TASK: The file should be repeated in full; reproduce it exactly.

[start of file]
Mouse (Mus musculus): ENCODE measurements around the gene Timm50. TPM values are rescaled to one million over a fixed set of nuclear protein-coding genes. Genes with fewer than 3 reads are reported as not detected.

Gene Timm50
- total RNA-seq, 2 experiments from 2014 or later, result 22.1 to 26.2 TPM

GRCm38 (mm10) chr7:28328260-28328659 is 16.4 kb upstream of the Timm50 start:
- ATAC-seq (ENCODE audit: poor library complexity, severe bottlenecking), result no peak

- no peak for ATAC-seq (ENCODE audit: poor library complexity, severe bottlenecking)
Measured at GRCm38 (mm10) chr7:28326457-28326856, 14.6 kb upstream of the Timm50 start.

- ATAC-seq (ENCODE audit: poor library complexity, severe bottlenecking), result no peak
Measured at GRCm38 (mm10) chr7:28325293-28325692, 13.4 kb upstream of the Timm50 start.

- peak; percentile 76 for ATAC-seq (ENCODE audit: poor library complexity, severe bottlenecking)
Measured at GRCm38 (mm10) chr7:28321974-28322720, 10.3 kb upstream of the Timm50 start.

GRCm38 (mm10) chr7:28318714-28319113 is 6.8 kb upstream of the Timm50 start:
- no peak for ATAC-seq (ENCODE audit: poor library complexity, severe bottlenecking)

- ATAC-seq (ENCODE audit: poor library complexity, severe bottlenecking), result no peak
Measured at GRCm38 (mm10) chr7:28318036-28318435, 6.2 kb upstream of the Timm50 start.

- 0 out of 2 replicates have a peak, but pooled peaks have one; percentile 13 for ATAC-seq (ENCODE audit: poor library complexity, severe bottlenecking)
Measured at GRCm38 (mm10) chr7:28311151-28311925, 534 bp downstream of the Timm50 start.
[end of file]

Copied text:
Mouse (Mus musculus): ENCODE measurements around the gene Timm50. TPM values are rescaled to one million over a fixed set of nuclear protein-coding genes. Genes with fewer than 3 reads are reported as not detected.

Gene Timm50
- total RNA-seq, 2 experiments from 2014 or later, result 22.1 to 26.2 TPM

GRCm38 (mm10) chr7:28328260-28328659 is 16.4 kb upstream of the Timm50 start:
- ATAC-seq (ENCODE audit: poor library complexity, severe bottlenecking), result no peak

- no peak for ATAC-seq (ENCODE audit: poor library complexity, severe bottlenecking)
Measured at GRCm38 (mm10) chr7:28326457-28326856, 14.6 kb upstream of the Timm50 start.

- ATAC-seq (ENCODE audit: poor library complexity, severe bottlenecking), result no peak
Measured at GRCm38 (mm10) chr7:28325293-28325692, 13.4 kb upstream of the Timm50 start.

- peak; percentile 76 for ATAC-seq (ENCODE audit: poor library complexity, severe bottlenecking)
Measured at GRCm38 (mm10) chr7:28321974-28322720, 10.3 kb upstream of the Timm50 start.

GRCm38 (mm10) chr7:28318714-28319113 is 6.8 kb upstream of the Timm50 start:
- no peak for ATAC-seq (ENCODE audit: poor library complexity, severe bottlenecking)

- ATAC-seq (ENCODE audit: poor library complexity, severe bottlenecking), result no peak
Measured at GRCm38 (mm10) chr7:28318036-28318435, 6.2 kb upstream of the Timm50 start.

- 0 out of 2 replicates have a peak, but pooled peaks have one; percentile 13 for ATAC-seq (ENCODE audit: poor library complexity, severe bottlenecking)
Measured at GRCm38 (mm10) chr7:28311151-28311925, 534 bp downstream of the Timm50 start.